Americans Waste Billions Every Year on Unnecessary Supplements, Scientists Warn

For years scientists have said there isn’t much evidence to recommend vitamin supplements for most people, with a growing body of research suggesting that most pills are unnecessary and don’t necessarily make us in better health.

However, the message did not get through. More than half of American adults taking dietary supplements regularly, fueling an industry worth about 50 billion US dollars per year.

Enough is enough, say the researchers. In the latest repudiation of vitamin supplements, the United States Preventive Services Task Force (USPSTF) has now released new recommendationsformally stating that there is insufficient evidence to suggest that supplements provide benefits for preventing cardiovascular disease and cancerthe two leading causes of death in the United States.

The new USPSTF recommendations – the first for vitamin supplements since 2014 – were not taken lightly, but only after considering 84 studies evaluating the effects of supplements, encompassing nearly 740,000 participants in total.

“Unfortunately, based on the existing evidence, the task force cannot recommend for or against the use of most vitamins and minerals and calls for more research,” said John Wong, acting chief science officer of the USPSTF.

There are, however, some important caveats to keep in mind, as not all conclusions were equivocal.

The new recommendations regarding insufficient evidence of benefit only apply to healthy adults without nutritional deficiencies – and do not apply to people who are pregnant or trying to become pregnant, who are recommended to take supplements of folic acid.

Additionally, while the USPSTF found that the evidence was generally unclear for supplements intended for healthy, non-pregnant adults, for two products in particular the data was less ambiguous: vitamin E and beta. -carotene, the intake of which is not recommended. .

“We found that there is no benefit to taking vitamin E and that beta-carotene may be harmful because it increases the risk of lung cancer in people already at risk,” said Michael Barry, vice president of the USPSTF.

Other than these limitations, however, the new recommendations essentially reaffirm what many scientists have been telling us for years – there is no real evidence that these pills are good for us.

But at the same time – barring exceptional cases, such as when supplements are tainted with hidden pharmaceutical ingredients – there’s also not much to suggest they’re bad for us either.

“The task force doesn’t say ‘Don’t take a multivitamin'”, said clinician Jeffrey Linder, chief of general internal medicine at the Feinberg School of Medicine at Northwestern University.

“But there’s this idea that if it was really good for you, we would know by now.”

Linder, co-author of a new editorial commentary on supplement use and new USPSTF recommendations, says there are good reasons people think supplements will be good for their health.

“Theoretically, vitamins and minerals have antioxidant and anti-inflammatory effects that should decrease the development of cardiovascular disease and cancer,” commented the commentary, co-authored by Northwestern University researchers Jenny Jia and Natalie Cameron. Explain.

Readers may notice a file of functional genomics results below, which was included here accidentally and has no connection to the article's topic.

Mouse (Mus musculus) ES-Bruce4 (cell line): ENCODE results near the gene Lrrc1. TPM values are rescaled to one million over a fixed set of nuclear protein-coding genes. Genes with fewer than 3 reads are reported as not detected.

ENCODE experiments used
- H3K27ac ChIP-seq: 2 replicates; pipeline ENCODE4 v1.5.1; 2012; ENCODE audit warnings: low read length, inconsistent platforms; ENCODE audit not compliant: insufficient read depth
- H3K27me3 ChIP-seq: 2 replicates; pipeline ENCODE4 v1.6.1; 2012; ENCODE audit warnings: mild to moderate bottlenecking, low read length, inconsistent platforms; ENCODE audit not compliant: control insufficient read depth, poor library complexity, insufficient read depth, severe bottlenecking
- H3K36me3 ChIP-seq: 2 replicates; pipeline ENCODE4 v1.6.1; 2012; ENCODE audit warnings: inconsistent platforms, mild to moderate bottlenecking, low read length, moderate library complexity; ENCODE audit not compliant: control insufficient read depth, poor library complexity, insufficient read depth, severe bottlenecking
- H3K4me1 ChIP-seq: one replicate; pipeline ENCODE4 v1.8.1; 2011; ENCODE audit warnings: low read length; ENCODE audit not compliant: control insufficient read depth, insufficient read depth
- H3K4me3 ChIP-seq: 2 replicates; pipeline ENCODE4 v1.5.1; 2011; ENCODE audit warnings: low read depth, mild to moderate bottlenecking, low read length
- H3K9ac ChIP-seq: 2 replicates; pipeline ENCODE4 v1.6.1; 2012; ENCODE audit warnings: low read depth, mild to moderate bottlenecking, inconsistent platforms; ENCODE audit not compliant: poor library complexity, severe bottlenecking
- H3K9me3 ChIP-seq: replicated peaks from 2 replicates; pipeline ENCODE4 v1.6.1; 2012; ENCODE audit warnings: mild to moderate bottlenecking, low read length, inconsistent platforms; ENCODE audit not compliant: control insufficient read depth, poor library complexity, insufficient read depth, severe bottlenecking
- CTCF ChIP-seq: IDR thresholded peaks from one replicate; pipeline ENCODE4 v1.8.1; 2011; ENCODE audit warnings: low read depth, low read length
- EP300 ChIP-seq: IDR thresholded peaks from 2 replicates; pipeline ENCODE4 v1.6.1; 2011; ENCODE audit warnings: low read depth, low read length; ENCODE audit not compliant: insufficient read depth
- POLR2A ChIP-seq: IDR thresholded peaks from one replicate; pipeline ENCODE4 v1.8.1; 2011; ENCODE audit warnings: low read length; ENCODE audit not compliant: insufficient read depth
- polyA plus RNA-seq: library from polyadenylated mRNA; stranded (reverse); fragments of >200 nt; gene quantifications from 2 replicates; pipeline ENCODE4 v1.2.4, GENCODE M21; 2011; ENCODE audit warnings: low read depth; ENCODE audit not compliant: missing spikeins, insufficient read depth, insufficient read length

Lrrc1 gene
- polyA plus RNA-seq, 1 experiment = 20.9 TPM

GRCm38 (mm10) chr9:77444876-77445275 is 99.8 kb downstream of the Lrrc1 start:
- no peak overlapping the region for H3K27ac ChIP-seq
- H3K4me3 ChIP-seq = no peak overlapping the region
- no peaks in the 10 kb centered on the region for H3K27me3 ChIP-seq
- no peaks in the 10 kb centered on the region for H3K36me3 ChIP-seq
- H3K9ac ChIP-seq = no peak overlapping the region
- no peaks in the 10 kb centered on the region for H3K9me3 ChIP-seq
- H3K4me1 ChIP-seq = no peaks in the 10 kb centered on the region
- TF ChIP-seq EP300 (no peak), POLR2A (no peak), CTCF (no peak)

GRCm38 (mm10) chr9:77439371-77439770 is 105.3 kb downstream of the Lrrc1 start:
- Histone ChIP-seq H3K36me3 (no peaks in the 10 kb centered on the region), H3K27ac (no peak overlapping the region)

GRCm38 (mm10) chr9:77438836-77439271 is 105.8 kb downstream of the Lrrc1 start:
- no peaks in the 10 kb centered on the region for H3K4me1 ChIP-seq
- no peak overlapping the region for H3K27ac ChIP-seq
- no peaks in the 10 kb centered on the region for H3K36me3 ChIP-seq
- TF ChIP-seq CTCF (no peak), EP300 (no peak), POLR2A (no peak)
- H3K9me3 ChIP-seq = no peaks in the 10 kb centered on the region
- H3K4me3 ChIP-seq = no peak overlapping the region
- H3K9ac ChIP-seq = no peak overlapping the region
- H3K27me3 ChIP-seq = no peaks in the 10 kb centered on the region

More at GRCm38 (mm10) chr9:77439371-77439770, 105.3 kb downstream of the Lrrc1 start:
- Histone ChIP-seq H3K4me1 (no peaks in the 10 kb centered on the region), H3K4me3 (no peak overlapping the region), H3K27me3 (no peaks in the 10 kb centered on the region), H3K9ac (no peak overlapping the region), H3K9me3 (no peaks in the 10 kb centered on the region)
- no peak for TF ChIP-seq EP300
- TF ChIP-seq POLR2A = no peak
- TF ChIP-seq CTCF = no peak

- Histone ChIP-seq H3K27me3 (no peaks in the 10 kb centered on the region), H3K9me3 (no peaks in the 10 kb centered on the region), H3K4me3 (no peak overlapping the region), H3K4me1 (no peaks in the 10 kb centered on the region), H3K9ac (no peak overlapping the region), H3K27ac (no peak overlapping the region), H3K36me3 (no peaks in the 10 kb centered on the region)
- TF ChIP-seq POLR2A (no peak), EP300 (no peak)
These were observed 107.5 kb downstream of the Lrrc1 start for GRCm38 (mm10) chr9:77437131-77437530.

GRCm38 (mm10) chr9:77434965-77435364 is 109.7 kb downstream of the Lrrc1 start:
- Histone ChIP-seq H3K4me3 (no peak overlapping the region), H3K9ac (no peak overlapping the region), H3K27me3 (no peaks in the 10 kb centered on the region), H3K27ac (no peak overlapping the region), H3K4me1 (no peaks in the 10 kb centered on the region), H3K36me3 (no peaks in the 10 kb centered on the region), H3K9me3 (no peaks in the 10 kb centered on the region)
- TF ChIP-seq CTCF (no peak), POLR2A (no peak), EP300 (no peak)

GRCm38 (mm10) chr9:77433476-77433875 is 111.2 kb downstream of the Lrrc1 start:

“Fruit and vegetable consumption is associated with a decrease in cardiovascular disease and cancer risk. It is reasonable to think that essential vitamins and minerals could be extracted from fruits and vegetables, packaged into a pill, and that people could avoid the difficulty and expense of maintaining a balanced diet.”

Unfortunately, not all the evidence we have really supports this hypothesis, suggesting that, for reasons we do not yet fully understand, micronutrients isolated from other natural food components do not appear to provide the same health benefits as when they are bundled up and eaten in food.

Even more unfortunately, the dietary supplement industry exploits people’s misunderstanding of this ambiguous point, spending hundreds of millions of dollars every year to perpetuate false beliefs about the powers of vitamin pills.

It’s not just money at stake either. Scientists fear that people’s health is also at risk, simply because there is a significant opportunity cost every time a patient’s attention is misdirected – evidence-based healthcare losing out. to endless snake oil formulations.

“[Patients are] wasting money and focusing on thinking there must be some magic set of pills that will keep them healthy when we should all be following the evidence-based practices of healthy eating and exercising” , Linder says.

“The harm is that talking to patients about supplements during the very limited time we have to see them misses guidance on how to really reduce cardiovascular risk, such as through exercise or quitting smoking.”

The new recommendations are published in JAMAaccompanied by a research overview behind the recommendations, and the accompaniments editorial article.

Leave a Comment